The FDA issued a press release on the issuance of a safety alert on Avandia on May 21. On May 23, the European Medicines Agency (EMEA) also released a statement on Avandia safety. I thought it interesting to compare the tone and tenor of the two statements:
EMEA – An article published in the New England Journal of Medicine (NEJM) has raised concern about a small increased risk of myocardial infarction and cardiovascular death in patients with type 2 diabetes treated with rosiglitazone. (Emphasis my own)
FDA – The U.S. Food and Drug Administration (FDA) is aware of a potential safety issue related to Avandia (rosiglitazone), a drug approved to treat type 2 diabetes. Safety data from controlled clinical trials have shown that there is a potentially significant increase in the risk of heart attack and heart-related deaths in patients taking Avandia. (Emphasis my own)
EMEA – Patients are advised not to stop treatment with rosiglitazone and to discuss medication with their doctor at their next regular visit. (Emphasis my own)
FDA – Patients who are taking Avandia, especially those who are known to have underlying heart disease or who are at high risk of heart attack should talk to their doctor about this new information as they evaluate the available treatment options for their type 2 diabetes. (Emphasis my own)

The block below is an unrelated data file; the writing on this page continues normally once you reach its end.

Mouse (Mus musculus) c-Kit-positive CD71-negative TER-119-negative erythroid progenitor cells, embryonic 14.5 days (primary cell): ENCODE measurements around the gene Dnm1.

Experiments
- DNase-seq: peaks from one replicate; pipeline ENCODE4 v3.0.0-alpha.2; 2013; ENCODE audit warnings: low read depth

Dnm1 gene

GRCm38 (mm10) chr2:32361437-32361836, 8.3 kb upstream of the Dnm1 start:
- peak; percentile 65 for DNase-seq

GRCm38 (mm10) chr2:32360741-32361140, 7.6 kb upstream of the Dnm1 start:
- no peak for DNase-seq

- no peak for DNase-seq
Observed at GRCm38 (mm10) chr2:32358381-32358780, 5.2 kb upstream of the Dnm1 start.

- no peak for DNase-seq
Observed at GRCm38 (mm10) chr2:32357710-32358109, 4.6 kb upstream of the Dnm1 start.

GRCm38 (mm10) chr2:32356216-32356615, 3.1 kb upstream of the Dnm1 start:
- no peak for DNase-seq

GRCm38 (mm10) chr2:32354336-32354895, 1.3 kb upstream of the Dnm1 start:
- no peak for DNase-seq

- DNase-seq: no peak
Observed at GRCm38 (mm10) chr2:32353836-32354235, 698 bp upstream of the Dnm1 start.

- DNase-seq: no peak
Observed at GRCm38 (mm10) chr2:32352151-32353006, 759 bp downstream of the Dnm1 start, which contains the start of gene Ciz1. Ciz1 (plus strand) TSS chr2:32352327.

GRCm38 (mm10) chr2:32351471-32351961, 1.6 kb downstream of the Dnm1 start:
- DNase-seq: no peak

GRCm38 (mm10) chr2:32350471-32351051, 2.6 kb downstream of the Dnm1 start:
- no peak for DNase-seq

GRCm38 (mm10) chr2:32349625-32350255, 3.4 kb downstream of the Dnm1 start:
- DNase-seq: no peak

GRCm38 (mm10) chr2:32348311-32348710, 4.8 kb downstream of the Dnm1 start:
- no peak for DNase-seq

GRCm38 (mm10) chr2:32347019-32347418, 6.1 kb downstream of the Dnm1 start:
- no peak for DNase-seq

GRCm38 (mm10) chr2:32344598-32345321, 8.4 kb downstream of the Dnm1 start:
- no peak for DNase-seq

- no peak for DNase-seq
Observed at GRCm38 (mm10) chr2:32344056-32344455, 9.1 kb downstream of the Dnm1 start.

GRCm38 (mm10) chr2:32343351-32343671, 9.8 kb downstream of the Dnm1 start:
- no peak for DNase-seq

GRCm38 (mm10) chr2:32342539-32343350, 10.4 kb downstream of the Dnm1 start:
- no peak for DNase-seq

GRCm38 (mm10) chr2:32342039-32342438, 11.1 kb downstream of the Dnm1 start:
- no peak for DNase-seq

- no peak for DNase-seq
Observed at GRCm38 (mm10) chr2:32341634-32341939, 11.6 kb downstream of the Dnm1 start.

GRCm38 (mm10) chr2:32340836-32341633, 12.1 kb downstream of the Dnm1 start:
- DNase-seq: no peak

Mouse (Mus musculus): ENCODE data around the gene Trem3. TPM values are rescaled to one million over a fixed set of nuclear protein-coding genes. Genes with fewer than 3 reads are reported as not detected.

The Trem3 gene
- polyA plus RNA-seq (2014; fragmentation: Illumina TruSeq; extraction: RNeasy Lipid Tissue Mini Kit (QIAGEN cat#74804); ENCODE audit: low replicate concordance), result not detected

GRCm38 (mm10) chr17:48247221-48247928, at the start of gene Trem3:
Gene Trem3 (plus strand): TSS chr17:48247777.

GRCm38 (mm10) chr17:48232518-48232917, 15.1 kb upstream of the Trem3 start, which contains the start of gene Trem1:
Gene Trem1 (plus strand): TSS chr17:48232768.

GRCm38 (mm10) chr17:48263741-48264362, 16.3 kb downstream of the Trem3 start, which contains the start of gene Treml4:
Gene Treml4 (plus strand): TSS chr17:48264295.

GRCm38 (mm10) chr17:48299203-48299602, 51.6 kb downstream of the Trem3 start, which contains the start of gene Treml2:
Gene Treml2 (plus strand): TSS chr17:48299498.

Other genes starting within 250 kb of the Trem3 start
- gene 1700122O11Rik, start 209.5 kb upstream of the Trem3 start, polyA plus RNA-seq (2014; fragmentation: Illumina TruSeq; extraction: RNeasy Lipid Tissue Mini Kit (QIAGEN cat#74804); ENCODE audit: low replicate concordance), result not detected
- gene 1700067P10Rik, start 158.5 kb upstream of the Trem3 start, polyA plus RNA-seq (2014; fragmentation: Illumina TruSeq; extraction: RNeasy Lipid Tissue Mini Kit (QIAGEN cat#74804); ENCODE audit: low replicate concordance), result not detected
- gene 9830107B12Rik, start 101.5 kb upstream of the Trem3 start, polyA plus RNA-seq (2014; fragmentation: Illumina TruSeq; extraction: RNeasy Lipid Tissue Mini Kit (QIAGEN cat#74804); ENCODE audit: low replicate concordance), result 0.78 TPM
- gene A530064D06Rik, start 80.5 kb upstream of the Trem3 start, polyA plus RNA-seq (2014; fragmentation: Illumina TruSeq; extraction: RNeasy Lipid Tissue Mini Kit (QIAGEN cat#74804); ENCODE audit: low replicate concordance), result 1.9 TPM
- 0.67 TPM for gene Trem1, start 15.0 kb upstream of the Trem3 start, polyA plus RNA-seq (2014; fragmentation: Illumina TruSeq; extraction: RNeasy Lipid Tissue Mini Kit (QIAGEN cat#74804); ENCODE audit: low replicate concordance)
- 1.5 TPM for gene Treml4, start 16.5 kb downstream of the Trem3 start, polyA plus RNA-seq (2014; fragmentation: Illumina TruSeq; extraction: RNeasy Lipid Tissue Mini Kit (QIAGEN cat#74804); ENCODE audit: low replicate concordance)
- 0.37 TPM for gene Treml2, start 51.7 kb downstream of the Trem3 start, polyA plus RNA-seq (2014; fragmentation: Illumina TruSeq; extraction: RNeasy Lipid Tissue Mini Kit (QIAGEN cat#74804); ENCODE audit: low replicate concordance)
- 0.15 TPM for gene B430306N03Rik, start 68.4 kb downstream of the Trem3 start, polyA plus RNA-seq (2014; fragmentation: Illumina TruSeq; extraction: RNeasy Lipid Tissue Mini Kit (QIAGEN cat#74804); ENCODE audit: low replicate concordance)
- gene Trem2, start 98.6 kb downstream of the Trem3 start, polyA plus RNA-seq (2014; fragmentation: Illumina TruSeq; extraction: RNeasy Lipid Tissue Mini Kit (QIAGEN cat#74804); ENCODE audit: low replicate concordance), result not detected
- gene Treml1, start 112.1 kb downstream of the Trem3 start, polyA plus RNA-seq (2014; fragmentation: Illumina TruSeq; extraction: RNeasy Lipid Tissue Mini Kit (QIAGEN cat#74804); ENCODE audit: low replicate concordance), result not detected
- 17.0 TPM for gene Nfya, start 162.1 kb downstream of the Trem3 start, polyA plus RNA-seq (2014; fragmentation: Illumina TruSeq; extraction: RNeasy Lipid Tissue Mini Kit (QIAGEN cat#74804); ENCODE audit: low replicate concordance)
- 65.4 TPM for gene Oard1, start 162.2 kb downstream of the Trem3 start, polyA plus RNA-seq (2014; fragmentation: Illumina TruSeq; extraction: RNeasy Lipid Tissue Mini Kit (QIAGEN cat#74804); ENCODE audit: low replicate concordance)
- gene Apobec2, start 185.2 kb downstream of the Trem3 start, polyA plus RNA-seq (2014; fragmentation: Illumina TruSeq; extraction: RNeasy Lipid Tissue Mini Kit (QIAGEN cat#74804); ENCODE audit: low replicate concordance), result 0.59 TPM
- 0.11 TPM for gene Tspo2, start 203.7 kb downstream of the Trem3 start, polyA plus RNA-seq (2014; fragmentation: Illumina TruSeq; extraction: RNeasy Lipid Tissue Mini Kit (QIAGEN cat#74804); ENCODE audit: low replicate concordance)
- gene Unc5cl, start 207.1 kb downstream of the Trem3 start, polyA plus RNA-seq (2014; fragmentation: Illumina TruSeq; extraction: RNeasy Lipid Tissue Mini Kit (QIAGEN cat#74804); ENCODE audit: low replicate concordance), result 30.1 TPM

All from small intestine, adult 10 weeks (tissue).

EMEA – The majority of the studies included in the NEJM paper have already been assessed by the CHMP… The EU product information was updated in September 2006 with information ab out the risk of cardiac ischaemic events … Some of the studies in the NEJM paper included patients who were not treated in line with the indication approved in the EU. Prescribers are reminded to adhere to the restrictions for use in patients with cardiac disease as set out in the product information. (Note the statement also includes the fact when approved in the EU, rosiglitazone was contraindicated in patients with a history of cardiac failure.)
FDA – The most recent labeling change for Avandia also included a new warning about a potential increase in heart attacks and heart-related chest pain in some individual using Avandia. The new warning was based on the result of a controlled clinical trial in patients with existing congestive heart failure.
It is interesting to see the somewhat divergent approach in tone. The releases are not radically different, but there is a nuance of language that is interesting. The EMEA statement (half page) seems a bit more relaxed about the safety concern. The FDA, on the other hand (page and a half), seems to go to lengths to assert what the FDA is doing and will do – perhaps with some members of Congress in mind. It is also interesting to note that the FDA used the trade name while the EMEA used the generic name.
Given the differences in their respective approaches, consequently, it would be an interesting exercise to compare the approved EMEA label with the approved FDA label.